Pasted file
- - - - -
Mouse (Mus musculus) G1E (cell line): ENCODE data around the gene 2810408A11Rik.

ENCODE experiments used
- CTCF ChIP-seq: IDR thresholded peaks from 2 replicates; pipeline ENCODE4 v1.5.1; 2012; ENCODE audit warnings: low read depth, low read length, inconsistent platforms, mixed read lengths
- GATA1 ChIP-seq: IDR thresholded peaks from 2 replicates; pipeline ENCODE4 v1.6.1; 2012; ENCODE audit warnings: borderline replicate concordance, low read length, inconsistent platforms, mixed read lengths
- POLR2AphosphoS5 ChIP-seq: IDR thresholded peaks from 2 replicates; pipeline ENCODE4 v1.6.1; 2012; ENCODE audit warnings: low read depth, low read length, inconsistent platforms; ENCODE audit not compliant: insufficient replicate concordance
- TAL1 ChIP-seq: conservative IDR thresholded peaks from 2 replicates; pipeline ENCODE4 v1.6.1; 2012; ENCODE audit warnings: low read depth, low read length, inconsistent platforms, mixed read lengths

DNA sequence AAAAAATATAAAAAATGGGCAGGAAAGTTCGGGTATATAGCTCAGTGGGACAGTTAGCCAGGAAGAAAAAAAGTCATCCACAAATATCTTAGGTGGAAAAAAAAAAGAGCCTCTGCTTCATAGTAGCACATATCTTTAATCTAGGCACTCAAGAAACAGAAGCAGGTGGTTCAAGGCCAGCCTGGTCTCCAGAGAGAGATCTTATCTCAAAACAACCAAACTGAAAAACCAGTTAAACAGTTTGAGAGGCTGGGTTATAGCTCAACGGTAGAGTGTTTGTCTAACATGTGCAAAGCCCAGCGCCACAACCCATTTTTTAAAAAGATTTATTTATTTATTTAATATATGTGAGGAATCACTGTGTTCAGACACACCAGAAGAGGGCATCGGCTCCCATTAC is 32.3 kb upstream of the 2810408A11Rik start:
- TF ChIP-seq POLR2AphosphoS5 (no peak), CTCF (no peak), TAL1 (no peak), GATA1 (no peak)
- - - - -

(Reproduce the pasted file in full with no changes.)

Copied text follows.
Mouse (Mus musculus) G1E (cell line): ENCODE data around the gene 2810408A11Rik.

ENCODE experiments used
- CTCF ChIP-seq: IDR thresholded peaks from 2 replicates; pipeline ENCODE4 v1.5.1; 2012; ENCODE audit warnings: low read depth, low read length, inconsistent platforms, mixed read lengths
- GATA1 ChIP-seq: IDR thresholded peaks from 2 replicates; pipeline ENCODE4 v1.6.1; 2012; ENCODE audit warnings: borderline replicate concordance, low read length, inconsistent platforms, mixed read lengths
- POLR2AphosphoS5 ChIP-seq: IDR thresholded peaks from 2 replicates; pipeline ENCODE4 v1.6.1; 2012; ENCODE audit warnings: low read depth, low read length, inconsistent platforms; ENCODE audit not compliant: insufficient replicate concordance
- TAL1 ChIP-seq: conservative IDR thresholded peaks from 2 replicates; pipeline ENCODE4 v1.6.1; 2012; ENCODE audit warnings: low read depth, low read length, inconsistent platforms, mixed read lengths

DNA sequence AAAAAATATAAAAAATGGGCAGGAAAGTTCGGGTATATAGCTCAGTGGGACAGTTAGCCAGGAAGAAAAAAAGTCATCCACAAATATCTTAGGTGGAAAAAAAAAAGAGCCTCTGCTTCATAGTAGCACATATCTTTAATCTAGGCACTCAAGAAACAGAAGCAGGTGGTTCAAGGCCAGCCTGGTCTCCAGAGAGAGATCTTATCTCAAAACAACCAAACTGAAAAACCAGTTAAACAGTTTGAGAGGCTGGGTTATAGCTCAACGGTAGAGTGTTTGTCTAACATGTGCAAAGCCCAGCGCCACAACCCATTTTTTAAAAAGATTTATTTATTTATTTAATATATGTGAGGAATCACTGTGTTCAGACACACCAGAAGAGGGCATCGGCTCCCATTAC is 32.3 kb upstream of the 2810408A11Rik start:
- TF ChIP-seq POLR2AphosphoS5 (no peak), CTCF (no peak), TAL1 (no peak), GATA1 (no peak)